My name is Cohan Chew, which is neither a fully Asian name nor a typical Western name.

As a result, my name has burdened me with unnecessarily long introductions when meeting new people that are awkward at worst and uncomfortable at best.

“What’s your name?”
“Cohan.”
“Sorry, what was that?”
“Cohan.”
“How do you spell it?”
“C-O-H-A-N.”
“C-O-H-E-N?”
“No, C-O-H-A-N.”
“Oh what a nice name.”

This is pretty much the template for every conversation I have with a new person. For the times that I am not asked how to spell my name, the person is guaranteed to forget it, which will make for an awkward conversation later – “It was great meeting you Michael, James and uhh… sorry, what was your name?”

For those who have an ordinary name and don’t experience the above, it may seem like a petty thing to complain about, but imagine having to go through the ritual of this tedious conversation every single time you meet someone or at least having to anticipate having the conversation.

It’s an awkward conversation for all parties – I feel awkward having to spell my name like an infant at primary school, the recipient feels awkward having to ask so many times and anyone who was part of the conversation feels awkward having to wait for the conversation to finish before continuing a normal chat.

Spelling out my unique name is such a burden that at times when the exchange is a brief and solitary occasion, I often give a fake name.

Who has time or patience to spell out their name for a cup of coffee at Starbucks, for instance? Those guys care the least about nailing the accuracy of your name. At times when I’ve tried to play ball and given my real name, my cup of coffee has read “Collin”, “Kohan”, “Kohen”, “Khan”, “Chan” and my favourite “Cun”. No mate, you’re a ‘cun’.

Awkwardness with having a ‘foreign’ name doesn’t stop at introductions either. Registers, waiting lists and reservations are all opportunities for my name to cause me inconvenience. There’s only a certain amount of times a student can correct their teacher for reading out their name wrong during the morning registration. For the entirety of my first year of secondary school, I had to answer to “Chohan”. Things don’t get much better when you grow up either. Nothing kills the mood at the start of a romantic date than hearing “Mr Chohun, your table is ready”.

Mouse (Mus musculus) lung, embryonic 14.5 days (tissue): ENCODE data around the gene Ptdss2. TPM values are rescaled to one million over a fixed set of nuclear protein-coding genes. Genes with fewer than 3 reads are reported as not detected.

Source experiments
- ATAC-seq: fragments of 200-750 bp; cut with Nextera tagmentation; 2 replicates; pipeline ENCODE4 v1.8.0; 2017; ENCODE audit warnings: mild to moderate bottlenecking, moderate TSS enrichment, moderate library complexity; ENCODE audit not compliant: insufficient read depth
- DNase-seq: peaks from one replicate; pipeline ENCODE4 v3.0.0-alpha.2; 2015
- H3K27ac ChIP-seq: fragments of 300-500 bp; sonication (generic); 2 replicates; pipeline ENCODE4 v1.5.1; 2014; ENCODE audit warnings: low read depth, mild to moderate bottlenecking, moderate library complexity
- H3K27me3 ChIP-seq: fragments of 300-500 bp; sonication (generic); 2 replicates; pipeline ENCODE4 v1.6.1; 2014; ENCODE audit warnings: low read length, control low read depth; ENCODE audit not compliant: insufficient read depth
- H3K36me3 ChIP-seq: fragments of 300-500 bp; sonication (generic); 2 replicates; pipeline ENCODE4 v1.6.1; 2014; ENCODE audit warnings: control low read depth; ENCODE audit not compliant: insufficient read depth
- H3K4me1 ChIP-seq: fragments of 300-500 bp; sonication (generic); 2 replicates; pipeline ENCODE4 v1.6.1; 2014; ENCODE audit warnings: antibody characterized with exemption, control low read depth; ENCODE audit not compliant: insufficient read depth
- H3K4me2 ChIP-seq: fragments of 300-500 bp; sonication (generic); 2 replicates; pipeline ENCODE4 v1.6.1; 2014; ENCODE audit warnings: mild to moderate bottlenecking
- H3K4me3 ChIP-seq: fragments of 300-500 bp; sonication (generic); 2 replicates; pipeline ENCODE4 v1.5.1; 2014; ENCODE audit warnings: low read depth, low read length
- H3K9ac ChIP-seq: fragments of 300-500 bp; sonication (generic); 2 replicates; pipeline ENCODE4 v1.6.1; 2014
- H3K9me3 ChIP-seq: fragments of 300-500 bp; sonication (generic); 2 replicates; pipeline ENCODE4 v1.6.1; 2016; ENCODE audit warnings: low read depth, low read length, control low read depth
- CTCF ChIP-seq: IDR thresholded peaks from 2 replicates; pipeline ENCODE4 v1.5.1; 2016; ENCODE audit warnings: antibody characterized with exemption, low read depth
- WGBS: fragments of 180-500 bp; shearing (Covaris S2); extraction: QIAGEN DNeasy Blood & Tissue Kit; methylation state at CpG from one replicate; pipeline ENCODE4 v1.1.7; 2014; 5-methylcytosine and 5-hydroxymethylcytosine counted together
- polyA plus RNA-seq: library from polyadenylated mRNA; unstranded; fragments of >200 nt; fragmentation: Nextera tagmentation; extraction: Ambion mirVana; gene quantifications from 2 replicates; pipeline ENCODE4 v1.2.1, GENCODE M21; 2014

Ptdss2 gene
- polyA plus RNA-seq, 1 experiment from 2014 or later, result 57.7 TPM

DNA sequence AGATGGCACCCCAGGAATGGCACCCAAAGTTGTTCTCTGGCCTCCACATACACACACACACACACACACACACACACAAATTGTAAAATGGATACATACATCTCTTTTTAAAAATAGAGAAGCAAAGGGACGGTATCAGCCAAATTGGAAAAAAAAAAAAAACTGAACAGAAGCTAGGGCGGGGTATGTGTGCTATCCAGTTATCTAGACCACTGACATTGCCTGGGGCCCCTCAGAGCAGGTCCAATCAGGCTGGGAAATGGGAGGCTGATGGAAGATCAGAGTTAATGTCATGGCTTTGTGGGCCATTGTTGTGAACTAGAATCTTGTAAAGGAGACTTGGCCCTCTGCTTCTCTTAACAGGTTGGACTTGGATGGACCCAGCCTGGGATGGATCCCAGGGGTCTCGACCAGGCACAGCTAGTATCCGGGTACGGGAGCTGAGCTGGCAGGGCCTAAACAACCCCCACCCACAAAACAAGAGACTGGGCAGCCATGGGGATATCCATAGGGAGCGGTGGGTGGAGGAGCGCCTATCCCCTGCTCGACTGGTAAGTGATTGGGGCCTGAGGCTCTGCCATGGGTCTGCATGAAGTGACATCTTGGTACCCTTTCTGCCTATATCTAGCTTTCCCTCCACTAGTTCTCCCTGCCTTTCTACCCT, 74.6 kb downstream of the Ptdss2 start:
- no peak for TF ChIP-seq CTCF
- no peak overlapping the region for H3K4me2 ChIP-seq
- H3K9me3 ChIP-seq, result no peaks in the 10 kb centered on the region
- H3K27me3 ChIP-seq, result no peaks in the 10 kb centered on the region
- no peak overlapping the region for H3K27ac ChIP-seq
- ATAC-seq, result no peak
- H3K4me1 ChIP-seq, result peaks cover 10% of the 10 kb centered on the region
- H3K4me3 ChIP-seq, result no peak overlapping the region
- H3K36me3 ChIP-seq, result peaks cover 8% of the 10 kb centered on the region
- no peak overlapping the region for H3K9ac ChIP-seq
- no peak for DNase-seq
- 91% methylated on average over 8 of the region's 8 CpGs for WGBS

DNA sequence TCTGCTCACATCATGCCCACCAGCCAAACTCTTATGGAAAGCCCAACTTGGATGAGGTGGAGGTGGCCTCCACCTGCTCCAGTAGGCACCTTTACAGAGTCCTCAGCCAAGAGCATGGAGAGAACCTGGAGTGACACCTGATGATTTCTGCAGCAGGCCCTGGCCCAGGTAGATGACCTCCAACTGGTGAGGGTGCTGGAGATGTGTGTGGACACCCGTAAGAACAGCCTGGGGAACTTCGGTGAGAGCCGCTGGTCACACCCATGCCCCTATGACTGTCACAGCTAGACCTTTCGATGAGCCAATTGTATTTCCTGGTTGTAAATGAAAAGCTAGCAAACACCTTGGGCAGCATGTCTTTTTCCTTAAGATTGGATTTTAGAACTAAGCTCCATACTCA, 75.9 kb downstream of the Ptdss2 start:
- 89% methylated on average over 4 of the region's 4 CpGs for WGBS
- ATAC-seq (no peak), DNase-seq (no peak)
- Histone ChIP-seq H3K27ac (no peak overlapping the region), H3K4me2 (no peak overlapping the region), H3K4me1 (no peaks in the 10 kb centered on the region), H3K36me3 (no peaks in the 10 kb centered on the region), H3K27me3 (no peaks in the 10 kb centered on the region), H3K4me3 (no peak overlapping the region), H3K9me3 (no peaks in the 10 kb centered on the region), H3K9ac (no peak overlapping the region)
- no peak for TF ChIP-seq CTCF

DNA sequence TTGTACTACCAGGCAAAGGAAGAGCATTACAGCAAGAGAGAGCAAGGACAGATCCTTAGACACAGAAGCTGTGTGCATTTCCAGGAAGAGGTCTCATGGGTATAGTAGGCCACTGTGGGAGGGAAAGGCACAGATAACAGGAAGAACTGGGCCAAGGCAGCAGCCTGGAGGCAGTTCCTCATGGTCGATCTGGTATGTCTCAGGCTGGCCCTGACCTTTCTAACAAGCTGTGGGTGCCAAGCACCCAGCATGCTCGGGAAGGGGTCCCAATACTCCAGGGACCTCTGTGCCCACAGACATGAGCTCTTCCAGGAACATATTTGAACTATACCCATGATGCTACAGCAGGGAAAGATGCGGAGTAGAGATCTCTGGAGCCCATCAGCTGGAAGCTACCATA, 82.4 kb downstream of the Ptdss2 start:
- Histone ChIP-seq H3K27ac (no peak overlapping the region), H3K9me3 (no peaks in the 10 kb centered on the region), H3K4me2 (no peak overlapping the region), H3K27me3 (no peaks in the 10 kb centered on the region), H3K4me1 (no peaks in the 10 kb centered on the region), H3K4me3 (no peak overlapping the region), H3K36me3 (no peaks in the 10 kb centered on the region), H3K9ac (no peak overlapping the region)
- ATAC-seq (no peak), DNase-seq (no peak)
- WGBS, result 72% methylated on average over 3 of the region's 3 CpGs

Even amongst fellow Asians, my name is a subject of confusion. Before I continue, I should probably explain that my name comes from having a father who prides himself on being the world’s biggest James Cagney fan. Whilst my mother was sensible enough to veto ‘Cagney’ as a name for her only son, her one veto couldn’t save her or her son to be from Cohan – a name of a character Cagney played in the American classic Yankee Doodle Dandy. As a result, my name is kind of Jewish, perhaps a variation on the name ‘Cohen’, which incidentally is what most people assume my name actually is.

Anyway, because my name is not an Asian name, Asian people also struggle with it. Cantonese speakers call me Ko-haig and Mandarin speakers call me Ke-han. One Mandarin speaker calls me Kou-Jiao, but that’s a story for another article.  

Consequently, throughout my life, I’ve had to put up with accepting and answering to endless variations of my actual name, which kind of defeats the point of having a unique name in the first place.

Before this article starts sounding like a heated rant (apologies if it already does), the issue does manifest itself into more warranted concerns that extend beyond inconveniences. Because my name subjects itself to confusion and awkwardness, I often feel an anxiety in meeting new people. My name has already created an inevitable hurdle before the conversation has even begun. Anticipating the dreaded conversation that involves spelling out my name often deters me from even initiating the conversation in the first place.

Whatsmore, the apprehension of waiting for someone to call your name out incorrectly and choosing the right approach to correct them, or worse still, forgetting your name entirely, can all lead to unnecessary anxiety. Picture, if you will, an important meeting with someone you wish to impress – perhaps a group interview, through which you want to shine. Having to correct the person you’re trying to impress on something as futile as your name already requires a strategy. What happens when they continue to get it wrong? Do you continue to correct them or let it slide? Are they really going to remember your name amongst a group when other people’s names are easier to remember? These are things anyone with a unique name will have to consider and worst of all, it’s completely unnecessary added stress.

So yes, whilst my name maybe unique and special, it is an unnecessary burden that promises a lifetime of inconvenience and anxiety. Of course, I could change my name, but who wants to be that guy?

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